Friday 30 August 2013

The Golden Spruce

    I have a horrible memory when it comes to remembering people’s names.  Half a second after being introduced to someone, I am standing there trying to remember what their name is.  I find it very interesting therefore, that I remember the name of a person who came into the forestry office in 1987 to get some maps.
    I was the guy who was in charge of maps.  Whenever someone wanted maps of the area around McBride, it was usually me they came to see.  I can’t remember what maps this 39 year old man wanted, I don’t really remember anything about the encounter.
    He was doing some kind of work for the local mill, probably logging road layout or timber cruising.  I must have talked to him for a while about other things too, and there must have been something I found interesting about that forgotten conversation, because even though I never met him again, 10 years after this brief meeting I still remembered his name:  It was Grant Hadwin.
    At that time, growing on the shore beside a big river on Haida Gwaii (formally known as Queen Charlotte Island) which is off the wild BC Pacific coastline, there grew a big sitka spruce tree.  It was 300 years old and 50 meters tall.  That is not unusually huge for the area, but unlike other sitka spruce, this one had golden colored needles.  Even though it had this mutation, that should have been fatal, it seemed to thrive.  Because it stood out, against the sea of green trees, it became something of great spiritual importance to the Haida people, it became a mascot for the local town, and MacBlo, (a giant forest company), even made a bit of a reserve around it, as they clearcut most of the other forests around the area.
    Even though I was totally unaware of the “Golden Spruce” tree, I and most of the people in BC, were shocked on Jan, 22, 1997 to hear the news that someone had swam across the river in the middle of the night with a chainsaw and cut down the Golden Spruce.  I was even more disturbed later when I heard that the RCMP had charged someone named Grant Hadwin with the deed.
    I often wondered if it was the same Grant Hadwin I had met in the forestry office, but I was never   able to find out.  Last weekend on our bus trip back from the wedding in the Ancient Forest, I was talking to Naomi, our librarian, and she mentioned that the man who had been in charge of our local lumber mill had been interviewed by John Vailant, the author of the book, “The Golden Spruce.”  This of course, really spurred my curiosity and that night I downloaded the book from the library onto my iPad and began reading.
    Here is what I learned:  It was the same Grant Hadwin.  He had become very disillusioned with all of the logging that was eradicating BC of its old growth forests especially on the coast of BC.  He was sort of a superman when it came to his physical abilities, his capabilities to do layout work for forest companies, and his toughness when it came to living out in the wilderness.  He took a layout job for the McBride lumber mill, and the mill was very pleased with his work.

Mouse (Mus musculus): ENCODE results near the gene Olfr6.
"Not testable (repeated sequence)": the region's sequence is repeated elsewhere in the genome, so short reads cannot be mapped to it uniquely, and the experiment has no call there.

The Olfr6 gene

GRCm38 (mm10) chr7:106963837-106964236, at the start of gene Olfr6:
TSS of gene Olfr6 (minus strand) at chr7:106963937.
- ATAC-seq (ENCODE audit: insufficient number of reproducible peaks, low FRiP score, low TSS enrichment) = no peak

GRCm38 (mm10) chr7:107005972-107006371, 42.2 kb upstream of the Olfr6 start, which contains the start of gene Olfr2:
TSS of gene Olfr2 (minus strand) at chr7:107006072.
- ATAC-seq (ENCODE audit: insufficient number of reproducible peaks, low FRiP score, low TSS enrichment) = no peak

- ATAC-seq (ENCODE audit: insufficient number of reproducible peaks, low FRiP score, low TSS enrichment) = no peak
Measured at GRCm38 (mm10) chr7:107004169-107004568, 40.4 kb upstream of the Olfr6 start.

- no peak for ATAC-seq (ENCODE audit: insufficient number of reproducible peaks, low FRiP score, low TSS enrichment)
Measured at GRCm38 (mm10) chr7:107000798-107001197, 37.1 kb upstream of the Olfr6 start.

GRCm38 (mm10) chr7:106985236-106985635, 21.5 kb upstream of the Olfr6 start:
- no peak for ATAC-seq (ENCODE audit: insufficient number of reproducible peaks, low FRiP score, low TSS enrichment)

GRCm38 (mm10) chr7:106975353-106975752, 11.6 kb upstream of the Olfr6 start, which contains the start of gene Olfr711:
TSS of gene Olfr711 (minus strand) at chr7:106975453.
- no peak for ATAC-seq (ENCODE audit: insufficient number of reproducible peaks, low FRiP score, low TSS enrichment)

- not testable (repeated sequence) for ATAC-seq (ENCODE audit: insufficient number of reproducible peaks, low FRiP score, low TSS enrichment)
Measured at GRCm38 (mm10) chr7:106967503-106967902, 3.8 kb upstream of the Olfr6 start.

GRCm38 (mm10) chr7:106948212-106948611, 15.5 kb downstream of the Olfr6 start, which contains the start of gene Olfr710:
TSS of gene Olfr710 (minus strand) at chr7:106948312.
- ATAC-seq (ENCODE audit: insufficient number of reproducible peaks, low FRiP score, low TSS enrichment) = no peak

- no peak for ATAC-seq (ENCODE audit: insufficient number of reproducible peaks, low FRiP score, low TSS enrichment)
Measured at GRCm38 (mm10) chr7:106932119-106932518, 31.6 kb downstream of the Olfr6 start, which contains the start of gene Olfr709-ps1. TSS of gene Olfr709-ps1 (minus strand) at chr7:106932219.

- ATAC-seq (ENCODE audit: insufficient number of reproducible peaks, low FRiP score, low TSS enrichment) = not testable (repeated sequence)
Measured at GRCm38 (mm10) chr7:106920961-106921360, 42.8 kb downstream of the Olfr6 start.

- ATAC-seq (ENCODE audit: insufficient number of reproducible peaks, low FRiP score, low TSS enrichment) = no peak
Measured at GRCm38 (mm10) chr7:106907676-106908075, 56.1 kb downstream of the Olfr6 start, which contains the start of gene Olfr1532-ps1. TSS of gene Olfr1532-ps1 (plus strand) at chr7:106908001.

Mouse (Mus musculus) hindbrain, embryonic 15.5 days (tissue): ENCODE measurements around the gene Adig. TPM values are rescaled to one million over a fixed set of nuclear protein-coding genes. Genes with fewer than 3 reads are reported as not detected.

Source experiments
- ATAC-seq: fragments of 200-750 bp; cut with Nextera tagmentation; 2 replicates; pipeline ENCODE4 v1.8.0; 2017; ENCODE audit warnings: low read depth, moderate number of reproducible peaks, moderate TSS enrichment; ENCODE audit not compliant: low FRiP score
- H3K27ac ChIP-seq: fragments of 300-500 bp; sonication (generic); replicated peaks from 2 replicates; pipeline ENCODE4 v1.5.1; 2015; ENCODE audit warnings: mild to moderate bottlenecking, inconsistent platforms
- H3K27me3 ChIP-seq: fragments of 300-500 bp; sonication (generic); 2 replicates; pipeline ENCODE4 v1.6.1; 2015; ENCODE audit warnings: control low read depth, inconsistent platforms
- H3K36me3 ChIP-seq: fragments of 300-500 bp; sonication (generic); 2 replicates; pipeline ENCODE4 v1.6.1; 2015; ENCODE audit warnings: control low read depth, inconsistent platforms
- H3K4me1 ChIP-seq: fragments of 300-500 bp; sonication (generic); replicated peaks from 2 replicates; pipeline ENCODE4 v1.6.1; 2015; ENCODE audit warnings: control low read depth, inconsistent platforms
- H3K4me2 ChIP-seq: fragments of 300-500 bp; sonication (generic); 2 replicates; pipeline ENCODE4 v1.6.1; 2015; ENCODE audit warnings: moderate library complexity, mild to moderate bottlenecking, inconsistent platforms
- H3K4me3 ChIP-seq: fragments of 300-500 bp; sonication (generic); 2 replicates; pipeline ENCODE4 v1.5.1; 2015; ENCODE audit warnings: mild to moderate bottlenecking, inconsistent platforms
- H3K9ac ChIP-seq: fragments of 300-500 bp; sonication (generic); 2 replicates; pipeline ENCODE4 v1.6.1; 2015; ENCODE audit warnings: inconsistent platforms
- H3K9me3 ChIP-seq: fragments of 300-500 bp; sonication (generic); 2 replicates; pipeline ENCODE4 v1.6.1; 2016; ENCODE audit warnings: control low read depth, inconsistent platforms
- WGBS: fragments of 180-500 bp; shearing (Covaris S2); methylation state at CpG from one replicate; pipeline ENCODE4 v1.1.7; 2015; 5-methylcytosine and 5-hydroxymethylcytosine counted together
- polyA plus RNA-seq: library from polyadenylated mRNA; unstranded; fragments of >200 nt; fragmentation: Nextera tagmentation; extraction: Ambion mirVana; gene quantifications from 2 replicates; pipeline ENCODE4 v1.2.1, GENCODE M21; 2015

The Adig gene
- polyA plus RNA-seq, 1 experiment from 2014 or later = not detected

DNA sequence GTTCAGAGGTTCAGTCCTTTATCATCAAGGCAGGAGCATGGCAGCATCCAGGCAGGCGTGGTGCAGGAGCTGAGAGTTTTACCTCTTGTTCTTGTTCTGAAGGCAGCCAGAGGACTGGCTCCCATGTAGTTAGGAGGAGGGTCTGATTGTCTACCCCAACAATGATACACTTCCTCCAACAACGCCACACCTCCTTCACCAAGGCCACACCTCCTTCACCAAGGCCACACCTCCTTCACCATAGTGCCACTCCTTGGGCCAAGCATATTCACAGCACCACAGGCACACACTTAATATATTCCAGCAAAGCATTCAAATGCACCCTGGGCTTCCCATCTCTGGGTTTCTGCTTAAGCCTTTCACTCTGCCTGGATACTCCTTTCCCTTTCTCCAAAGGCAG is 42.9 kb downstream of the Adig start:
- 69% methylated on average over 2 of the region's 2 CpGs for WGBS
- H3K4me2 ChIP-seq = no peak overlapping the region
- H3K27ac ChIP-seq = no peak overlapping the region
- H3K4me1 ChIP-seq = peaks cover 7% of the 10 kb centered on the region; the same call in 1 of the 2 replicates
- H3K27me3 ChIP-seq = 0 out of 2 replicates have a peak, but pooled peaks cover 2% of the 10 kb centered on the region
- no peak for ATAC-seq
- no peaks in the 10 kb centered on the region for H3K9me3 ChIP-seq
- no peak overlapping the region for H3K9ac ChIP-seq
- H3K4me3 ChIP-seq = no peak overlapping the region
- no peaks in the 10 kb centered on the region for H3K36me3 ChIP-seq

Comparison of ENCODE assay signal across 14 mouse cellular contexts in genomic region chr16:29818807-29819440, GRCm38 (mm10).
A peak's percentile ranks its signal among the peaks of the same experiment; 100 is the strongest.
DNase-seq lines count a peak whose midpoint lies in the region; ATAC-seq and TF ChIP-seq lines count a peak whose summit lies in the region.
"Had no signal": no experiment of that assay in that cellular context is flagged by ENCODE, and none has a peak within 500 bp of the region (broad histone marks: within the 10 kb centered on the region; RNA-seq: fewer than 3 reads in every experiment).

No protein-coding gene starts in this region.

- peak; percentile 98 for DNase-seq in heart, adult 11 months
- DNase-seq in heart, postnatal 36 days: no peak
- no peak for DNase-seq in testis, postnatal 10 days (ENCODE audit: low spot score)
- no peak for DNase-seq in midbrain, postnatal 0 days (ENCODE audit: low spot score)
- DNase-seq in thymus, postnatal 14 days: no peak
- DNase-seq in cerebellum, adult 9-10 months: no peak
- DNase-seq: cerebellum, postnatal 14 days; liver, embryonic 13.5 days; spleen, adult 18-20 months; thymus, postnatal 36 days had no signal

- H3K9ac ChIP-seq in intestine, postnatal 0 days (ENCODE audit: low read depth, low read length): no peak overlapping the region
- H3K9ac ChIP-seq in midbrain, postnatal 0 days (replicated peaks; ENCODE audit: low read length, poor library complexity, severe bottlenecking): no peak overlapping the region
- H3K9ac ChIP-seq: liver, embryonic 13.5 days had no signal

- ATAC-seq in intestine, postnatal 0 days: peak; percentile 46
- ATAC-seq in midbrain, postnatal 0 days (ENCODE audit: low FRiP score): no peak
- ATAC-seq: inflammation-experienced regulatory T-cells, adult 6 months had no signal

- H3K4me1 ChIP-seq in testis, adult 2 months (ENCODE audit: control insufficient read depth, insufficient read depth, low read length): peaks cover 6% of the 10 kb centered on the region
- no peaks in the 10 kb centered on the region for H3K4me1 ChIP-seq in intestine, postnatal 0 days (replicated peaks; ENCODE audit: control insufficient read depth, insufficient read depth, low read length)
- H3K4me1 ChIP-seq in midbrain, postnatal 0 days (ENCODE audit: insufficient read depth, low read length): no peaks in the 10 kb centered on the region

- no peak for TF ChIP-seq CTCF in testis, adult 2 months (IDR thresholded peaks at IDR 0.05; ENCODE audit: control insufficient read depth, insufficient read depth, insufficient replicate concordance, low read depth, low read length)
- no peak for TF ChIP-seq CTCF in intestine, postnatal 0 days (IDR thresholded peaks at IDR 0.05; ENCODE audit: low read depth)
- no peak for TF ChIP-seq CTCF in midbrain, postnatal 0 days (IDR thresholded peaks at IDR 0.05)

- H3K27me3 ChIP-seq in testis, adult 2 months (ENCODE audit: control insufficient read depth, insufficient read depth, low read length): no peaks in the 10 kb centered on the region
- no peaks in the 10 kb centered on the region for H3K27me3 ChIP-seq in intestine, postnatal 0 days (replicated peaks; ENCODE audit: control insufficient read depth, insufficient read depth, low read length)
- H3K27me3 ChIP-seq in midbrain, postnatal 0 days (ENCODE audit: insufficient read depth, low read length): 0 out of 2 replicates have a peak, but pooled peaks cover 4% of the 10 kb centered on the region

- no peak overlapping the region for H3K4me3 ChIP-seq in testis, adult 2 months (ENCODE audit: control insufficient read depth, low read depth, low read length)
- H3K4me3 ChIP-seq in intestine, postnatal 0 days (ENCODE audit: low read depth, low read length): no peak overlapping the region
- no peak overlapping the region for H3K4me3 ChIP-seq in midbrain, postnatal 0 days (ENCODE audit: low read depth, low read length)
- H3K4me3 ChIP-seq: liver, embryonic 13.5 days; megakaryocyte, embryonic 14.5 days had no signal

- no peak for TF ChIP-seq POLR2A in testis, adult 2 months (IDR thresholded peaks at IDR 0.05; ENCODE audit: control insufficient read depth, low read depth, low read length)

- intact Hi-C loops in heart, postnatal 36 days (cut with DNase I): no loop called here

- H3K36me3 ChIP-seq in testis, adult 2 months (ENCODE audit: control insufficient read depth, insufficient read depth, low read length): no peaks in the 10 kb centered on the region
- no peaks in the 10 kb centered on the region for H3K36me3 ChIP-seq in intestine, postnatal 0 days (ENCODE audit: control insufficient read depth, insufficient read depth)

He then took 10 days off, went up to live on a mountain near McBride, and when he came down he was changed.  He had some kind of mystic experience, his former “sins” were forgiven, and he was “chosen” by the “creator of all life” to show humanity the error of their ways.
    When he returned to work, there was something spooky about his eyes, and when he told the mill manager that what they were doing was wrong; he was let go, and disappeared from the area, but it seems that maybe something had been planted in his head while on the local mountain, and set him off in a direction that would forever link his name with infamy and mystery.  He never made it to his court hearing, and no one is quite sure if he is dead or alive.
    “The Golden Spruce” is a very interesting read, and is full of facts about BC’s coast and Grant’s unusual life.  I found it’s references to McBride of special interest, of course, but it was full of facts  about BC’s history, biology, and its forest industry.
    I read through my 1987 diary to see if I had written down anything about Grant Hadwin, but  I found nothing.  I sure wish I could remember what we had talked about.  Like hime, I felt the same  about the forest industry, and assume that was the common ground we discussed, but I don’t honestly remember.  It sad that he did what he did, alienated environmentalist, logging companies, natives, and most of BC by his act of needlessly destroying a unique part of the natural world, in his attempt to show the hypocrisy of the forest industry saved one special tree while wiping whole mountainsides and valleys of others.

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